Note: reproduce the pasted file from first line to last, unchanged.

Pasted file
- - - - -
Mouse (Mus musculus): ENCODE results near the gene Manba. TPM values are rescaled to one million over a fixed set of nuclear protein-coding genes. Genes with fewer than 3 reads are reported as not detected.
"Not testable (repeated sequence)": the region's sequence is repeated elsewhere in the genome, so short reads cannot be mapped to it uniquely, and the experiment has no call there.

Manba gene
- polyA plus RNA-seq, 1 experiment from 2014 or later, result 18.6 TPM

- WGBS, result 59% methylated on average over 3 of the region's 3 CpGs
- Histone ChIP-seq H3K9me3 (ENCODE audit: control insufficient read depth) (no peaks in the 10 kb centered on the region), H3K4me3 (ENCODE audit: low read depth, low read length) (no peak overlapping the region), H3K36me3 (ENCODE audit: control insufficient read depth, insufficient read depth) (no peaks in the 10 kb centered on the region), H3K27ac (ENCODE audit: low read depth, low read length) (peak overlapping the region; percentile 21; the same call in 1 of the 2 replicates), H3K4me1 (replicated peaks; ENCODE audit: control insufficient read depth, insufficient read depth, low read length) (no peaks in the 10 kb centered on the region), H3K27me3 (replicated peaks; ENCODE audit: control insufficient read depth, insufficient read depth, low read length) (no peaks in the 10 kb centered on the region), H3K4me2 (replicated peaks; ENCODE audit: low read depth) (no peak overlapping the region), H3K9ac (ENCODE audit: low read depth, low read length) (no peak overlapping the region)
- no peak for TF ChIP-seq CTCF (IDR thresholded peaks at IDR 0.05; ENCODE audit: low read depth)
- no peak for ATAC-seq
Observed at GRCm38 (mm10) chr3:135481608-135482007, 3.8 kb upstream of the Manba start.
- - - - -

Mouse (Mus musculus): ENCODE results near the gene Manba. TPM values are rescaled to one million over a fixed set of nuclear protein-coding genes. Genes with fewer than 3 reads are reported as not detected.
"Not testable (repeated sequence)": the region's sequence is repeated elsewhere in the genome, so short reads cannot be mapped to it uniquely, and the experiment has no call there.

Manba gene
- polyA plus RNA-seq, 1 experiment from 2014 or later, result 18.6 TPM

- WGBS, result 59% methylated on average over 3 of the region's 3 CpGs
- Histone ChIP-seq H3K9me3 (ENCODE audit: control insufficient read depth) (no peaks in the 10 kb centered on the region), H3K4me3 (ENCODE audit: low read depth, low read length) (no peak overlapping the region), H3K36me3 (ENCODE audit: control insufficient read depth, insufficient read depth) (no peaks in the 10 kb centered on the region), H3K27ac (ENCODE audit: low read depth, low read length) (peak overlapping the region; percentile 21; the same call in 1 of the 2 replicates), H3K4me1 (replicated peaks; ENCODE audit: control insufficient read depth, insufficient read depth, low read length) (no peaks in the 10 kb centered on the region), H3K27me3 (replicated peaks; ENCODE audit: control insufficient read depth, insufficient read depth, low read length) (no peaks in the 10 kb centered on the region), H3K4me2 (replicated peaks; ENCODE audit: low read depth) (no peak overlapping the region), H3K9ac (ENCODE audit: low read depth, low read length) (no peak overlapping the region)
- no peak for TF ChIP-seq CTCF (IDR thresholded peaks at IDR 0.05; ENCODE audit: low read depth)
- no peak for ATAC-seq
Observed at GRCm38 (mm10) chr3:135481608-135482007, 3.8 kb upstream of the Manba start.